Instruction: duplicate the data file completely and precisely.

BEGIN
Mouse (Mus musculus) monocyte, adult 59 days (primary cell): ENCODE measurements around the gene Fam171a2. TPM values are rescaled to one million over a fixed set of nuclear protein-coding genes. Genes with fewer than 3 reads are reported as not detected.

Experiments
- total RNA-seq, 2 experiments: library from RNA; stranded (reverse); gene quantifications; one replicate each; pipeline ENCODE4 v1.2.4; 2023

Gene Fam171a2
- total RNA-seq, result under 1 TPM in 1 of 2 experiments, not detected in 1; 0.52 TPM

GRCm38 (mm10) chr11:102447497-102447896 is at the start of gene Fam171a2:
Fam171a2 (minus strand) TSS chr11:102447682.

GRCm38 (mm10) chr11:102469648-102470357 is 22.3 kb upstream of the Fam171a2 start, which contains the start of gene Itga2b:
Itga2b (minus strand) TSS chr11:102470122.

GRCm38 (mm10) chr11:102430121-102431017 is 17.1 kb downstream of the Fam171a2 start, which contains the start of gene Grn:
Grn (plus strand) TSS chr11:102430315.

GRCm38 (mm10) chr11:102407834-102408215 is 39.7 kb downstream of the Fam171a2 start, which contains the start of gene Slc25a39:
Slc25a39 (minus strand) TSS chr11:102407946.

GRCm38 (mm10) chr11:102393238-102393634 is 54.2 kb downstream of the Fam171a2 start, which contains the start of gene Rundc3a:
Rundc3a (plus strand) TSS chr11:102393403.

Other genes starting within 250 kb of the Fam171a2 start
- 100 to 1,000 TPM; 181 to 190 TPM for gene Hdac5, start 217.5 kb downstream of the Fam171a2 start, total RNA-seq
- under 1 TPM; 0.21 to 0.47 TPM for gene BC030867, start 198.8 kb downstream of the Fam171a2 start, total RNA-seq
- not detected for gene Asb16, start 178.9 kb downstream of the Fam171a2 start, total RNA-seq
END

Mouse (Mus musculus) monocyte, adult 59 days (primary cell): ENCODE measurements around the gene Fam171a2. TPM values are rescaled to one million over a fixed set of nuclear protein-coding genes. Genes with fewer than 3 reads are reported as not detected.

Experiments
- total RNA-seq, 2 experiments: library from RNA; stranded (reverse); gene quantifications; one replicate each; pipeline ENCODE4 v1.2.4; 2023

Gene Fam171a2
- total RNA-seq, result under 1 TPM in 1 of 2 experiments, not detected in 1; 0.52 TPM

GRCm38 (mm10) chr11:102447497-102447896 is at the start of gene Fam171a2:
Fam171a2 (minus strand) TSS chr11:102447682.

GRCm38 (mm10) chr11:102469648-102470357 is 22.3 kb upstream of the Fam171a2 start, which contains the start of gene Itga2b:
Itga2b (minus strand) TSS chr11:102470122.

GRCm38 (mm10) chr11:102430121-102431017 is 17.1 kb downstream of the Fam171a2 start, which contains the start of gene Grn:
Grn (plus strand) TSS chr11:102430315.

GRCm38 (mm10) chr11:102407834-102408215 is 39.7 kb downstream of the Fam171a2 start, which contains the start of gene Slc25a39:
Slc25a39 (minus strand) TSS chr11:102407946.

GRCm38 (mm10) chr11:102393238-102393634 is 54.2 kb downstream of the Fam171a2 start, which contains the start of gene Rundc3a:
Rundc3a (plus strand) TSS chr11:102393403.

Other genes starting within 250 kb of the Fam171a2 start
- 100 to 1,000 TPM; 181 to 190 TPM for gene Hdac5, start 217.5 kb downstream of the Fam171a2 start, total RNA-seq
- under 1 TPM; 0.21 to 0.47 TPM for gene BC030867, start 198.8 kb downstream of the Fam171a2 start, total RNA-seq
- not detected for gene Asb16, start 178.9 kb downstream of the Fam171a2 start, total RNA-seq